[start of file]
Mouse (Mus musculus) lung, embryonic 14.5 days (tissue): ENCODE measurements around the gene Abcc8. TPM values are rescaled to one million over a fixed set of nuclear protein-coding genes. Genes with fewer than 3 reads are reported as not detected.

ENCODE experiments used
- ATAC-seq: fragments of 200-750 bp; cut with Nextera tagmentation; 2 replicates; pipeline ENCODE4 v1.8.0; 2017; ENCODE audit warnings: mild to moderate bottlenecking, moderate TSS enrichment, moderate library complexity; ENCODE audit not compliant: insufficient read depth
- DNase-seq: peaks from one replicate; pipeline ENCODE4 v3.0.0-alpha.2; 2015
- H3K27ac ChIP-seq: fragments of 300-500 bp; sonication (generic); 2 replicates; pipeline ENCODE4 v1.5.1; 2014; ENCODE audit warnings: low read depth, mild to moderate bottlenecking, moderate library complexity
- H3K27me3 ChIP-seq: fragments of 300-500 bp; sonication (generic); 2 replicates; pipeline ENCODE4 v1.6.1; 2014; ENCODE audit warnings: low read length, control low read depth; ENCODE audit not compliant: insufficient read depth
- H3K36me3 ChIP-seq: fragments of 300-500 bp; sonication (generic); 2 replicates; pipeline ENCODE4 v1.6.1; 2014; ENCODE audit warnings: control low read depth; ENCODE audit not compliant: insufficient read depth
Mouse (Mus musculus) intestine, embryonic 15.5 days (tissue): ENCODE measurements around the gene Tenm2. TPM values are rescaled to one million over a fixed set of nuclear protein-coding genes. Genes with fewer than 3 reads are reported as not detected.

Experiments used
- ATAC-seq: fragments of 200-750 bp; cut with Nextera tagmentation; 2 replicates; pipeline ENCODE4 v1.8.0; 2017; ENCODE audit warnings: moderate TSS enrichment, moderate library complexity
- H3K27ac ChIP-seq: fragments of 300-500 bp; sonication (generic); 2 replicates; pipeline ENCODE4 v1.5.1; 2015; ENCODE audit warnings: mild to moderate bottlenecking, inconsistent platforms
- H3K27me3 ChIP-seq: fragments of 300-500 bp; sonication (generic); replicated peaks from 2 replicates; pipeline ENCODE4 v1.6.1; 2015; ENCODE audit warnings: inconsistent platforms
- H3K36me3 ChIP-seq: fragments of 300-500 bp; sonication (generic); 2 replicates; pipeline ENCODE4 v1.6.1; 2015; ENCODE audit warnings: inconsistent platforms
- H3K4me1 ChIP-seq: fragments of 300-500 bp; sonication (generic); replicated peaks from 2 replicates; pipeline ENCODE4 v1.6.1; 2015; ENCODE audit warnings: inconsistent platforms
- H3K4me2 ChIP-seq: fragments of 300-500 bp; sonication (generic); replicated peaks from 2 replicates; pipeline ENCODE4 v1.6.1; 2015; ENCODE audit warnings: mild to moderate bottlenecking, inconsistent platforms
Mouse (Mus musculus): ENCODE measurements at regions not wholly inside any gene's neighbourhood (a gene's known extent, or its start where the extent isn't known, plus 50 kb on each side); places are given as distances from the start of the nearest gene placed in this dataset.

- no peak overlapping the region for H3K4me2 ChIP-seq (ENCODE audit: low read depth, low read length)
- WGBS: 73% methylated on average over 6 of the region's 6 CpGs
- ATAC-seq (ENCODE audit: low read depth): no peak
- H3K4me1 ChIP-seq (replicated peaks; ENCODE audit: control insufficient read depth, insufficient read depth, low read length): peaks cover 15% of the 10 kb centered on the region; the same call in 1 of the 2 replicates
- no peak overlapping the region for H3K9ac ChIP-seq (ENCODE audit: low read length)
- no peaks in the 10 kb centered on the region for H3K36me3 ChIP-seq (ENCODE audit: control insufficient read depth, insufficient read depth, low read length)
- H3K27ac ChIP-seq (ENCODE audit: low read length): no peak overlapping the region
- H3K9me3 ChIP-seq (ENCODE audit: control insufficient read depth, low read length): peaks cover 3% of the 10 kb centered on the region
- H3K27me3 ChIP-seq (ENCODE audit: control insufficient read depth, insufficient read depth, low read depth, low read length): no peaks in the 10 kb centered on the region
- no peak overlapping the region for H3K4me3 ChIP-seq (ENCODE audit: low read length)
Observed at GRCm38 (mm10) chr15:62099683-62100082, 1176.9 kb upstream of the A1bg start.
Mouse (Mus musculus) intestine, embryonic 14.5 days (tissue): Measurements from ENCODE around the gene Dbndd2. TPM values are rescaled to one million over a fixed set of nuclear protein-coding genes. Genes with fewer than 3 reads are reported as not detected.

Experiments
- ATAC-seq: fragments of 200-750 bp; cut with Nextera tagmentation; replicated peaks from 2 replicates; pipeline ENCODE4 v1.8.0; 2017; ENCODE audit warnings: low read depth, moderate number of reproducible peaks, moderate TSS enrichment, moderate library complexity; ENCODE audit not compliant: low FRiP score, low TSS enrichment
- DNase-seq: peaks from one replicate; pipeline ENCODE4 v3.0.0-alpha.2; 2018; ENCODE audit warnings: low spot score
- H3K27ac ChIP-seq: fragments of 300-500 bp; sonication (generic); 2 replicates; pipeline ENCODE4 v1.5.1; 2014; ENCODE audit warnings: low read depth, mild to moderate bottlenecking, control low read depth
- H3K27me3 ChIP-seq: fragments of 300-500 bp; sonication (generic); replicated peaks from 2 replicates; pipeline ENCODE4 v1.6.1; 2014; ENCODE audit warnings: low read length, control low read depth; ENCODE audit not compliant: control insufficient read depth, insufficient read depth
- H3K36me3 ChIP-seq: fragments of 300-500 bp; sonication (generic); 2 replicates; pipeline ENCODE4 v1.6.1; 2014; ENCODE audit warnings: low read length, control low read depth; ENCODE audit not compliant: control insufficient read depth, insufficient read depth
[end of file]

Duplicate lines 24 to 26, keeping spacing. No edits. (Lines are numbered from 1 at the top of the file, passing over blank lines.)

- H3K9me3 ChIP-seq (ENCODE audit: control insufficient read depth, low read length): peaks cover 3% of the 10 kb centered on the region
- H3K27me3 ChIP-seq (ENCODE audit: control insufficient read depth, insufficient read depth, low read depth, low read length): no peaks in the 10 kb centered on the region
- no peak overlapping the region for H3K4me3 ChIP-seq (ENCODE audit: low read length)